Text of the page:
2009 Nobel Prize in Chemistry: What is a Ribosome?

October 7, 2009 / No Comments

Chemistry vials 2009 Nobel Prize in Chemistry: What is a Ribosome?

Earlier today, the 2009 Nobel Prize in Chemistry was awarded to:

  • Venkatraman Ramakrishnan, MRC Laboratory of Molecular Biology, Cambridge,United Kingdom
  • Thomas A. Steitz, Yale University, New Haven, CT, USA
  • Ada E. Yonath, Weizmann Institute of Science, Rehovot, Israel

“for studies of the structure and function of the ribosome.”

These scientists used a method called X-ray crystallography to map the position for each and every one of the hundreds of thousands of atoms that make up the ribosome.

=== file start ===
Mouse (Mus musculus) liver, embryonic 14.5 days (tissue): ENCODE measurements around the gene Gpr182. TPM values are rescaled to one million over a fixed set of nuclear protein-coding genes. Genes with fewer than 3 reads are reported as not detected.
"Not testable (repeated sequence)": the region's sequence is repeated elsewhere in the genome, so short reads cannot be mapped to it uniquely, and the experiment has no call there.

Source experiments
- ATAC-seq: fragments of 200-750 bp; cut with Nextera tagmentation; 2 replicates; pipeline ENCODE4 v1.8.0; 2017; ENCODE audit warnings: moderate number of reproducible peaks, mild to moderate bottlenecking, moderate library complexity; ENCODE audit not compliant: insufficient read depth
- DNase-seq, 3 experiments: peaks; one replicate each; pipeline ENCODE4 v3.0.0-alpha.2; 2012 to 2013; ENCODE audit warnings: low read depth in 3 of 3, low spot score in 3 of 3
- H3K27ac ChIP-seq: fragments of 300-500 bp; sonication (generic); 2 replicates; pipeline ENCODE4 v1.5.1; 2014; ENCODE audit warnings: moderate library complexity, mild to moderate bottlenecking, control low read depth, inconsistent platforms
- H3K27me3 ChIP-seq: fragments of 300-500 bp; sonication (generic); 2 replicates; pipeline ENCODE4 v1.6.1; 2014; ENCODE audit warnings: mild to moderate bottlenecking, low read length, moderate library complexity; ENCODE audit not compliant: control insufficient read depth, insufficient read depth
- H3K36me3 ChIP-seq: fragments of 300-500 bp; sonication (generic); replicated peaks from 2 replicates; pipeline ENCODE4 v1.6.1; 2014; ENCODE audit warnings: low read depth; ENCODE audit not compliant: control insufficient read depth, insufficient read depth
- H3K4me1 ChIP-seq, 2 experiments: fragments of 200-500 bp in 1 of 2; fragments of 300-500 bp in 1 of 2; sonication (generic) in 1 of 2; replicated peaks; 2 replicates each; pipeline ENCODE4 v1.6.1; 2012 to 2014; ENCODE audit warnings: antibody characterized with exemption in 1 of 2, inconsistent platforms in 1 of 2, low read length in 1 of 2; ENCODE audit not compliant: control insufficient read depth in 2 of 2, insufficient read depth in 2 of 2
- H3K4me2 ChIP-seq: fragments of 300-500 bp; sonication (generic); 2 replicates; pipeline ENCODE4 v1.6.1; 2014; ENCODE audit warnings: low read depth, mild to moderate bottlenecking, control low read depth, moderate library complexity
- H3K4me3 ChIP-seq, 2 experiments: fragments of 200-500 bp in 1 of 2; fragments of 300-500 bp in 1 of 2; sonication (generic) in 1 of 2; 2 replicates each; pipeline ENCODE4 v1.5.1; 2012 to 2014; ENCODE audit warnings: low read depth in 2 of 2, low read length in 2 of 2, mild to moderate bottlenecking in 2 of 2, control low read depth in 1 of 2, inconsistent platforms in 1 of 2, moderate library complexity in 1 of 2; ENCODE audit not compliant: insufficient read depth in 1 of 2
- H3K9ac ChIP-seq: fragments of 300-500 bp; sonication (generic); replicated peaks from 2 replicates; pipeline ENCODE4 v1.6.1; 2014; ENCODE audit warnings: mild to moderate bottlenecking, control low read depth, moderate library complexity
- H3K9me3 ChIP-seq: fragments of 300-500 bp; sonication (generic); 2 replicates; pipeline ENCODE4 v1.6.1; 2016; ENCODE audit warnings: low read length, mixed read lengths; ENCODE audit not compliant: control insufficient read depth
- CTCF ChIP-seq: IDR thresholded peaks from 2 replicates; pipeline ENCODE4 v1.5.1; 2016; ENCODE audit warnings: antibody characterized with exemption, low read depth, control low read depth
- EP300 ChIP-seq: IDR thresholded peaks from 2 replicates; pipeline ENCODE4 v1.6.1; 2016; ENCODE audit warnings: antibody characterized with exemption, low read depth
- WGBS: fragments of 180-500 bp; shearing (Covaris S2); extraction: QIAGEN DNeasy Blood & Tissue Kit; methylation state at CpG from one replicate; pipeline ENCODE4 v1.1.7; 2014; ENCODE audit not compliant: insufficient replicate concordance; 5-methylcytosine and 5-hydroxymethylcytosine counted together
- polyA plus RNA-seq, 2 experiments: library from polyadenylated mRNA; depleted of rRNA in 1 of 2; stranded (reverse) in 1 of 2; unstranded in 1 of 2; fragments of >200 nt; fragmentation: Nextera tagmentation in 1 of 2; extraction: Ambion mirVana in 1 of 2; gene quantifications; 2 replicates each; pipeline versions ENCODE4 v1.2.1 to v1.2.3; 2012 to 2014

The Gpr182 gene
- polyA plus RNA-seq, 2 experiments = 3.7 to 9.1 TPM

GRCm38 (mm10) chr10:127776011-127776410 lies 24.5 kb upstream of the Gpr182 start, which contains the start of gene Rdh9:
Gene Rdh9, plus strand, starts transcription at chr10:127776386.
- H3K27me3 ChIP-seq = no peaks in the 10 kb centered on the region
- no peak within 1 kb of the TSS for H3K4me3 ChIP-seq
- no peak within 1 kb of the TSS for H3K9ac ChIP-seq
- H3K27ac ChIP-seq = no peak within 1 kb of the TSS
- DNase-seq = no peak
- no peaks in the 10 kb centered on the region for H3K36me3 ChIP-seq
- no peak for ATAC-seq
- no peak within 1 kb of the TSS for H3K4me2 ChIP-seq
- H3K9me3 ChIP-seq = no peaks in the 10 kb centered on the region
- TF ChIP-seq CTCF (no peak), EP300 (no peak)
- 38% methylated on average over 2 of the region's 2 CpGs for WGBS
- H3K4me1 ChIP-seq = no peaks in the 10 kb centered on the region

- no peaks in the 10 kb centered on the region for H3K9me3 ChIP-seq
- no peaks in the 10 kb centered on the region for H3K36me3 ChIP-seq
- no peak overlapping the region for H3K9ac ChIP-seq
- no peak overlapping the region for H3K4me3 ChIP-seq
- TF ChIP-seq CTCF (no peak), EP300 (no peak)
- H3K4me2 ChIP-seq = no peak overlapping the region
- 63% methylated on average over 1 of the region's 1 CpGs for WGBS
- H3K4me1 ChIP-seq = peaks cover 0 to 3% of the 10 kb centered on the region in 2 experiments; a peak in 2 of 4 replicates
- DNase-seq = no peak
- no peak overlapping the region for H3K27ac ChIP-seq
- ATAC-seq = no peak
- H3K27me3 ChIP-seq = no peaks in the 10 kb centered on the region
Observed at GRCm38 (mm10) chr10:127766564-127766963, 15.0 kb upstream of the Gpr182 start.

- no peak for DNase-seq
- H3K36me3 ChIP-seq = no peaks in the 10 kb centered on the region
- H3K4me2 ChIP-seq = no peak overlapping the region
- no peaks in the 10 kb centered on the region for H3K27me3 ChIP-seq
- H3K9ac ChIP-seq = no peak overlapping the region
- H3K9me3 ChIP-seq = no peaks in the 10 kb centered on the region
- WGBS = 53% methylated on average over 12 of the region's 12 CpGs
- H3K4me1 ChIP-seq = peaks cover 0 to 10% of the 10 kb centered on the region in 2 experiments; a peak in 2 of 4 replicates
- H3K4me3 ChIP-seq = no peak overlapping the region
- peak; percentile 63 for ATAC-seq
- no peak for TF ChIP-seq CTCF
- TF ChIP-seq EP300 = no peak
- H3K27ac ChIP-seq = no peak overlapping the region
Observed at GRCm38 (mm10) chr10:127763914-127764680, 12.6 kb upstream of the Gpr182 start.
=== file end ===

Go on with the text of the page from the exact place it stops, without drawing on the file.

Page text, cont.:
But, what is a ribosome?

Ribosomes are cellular structures that produce proteins. DNA contains the informational “blueprint” for proteins, but ribosomes are the structures that actually make proteins. There are tens of thousands of proteins in the body and they all have different forms and functions. Essentially, poteins build and control life at the chemical level.

Thanks to the work of these three scientists, we now have a more detailed understanding of how ribosomes function. Specifically, they researched how different antibiotics bind to ribosomes. After all, if an antibiotic can be designed to specifically bind to –and impair function of –the ribosomes of a bacteria, the bacteria cell will die.

This information is now being used by scientists in order to develop new antibiotics, directly assisting the saving of lives and decreasing humanity’s suffering.

Source: Nobelprize.org

Photo image: Milosz1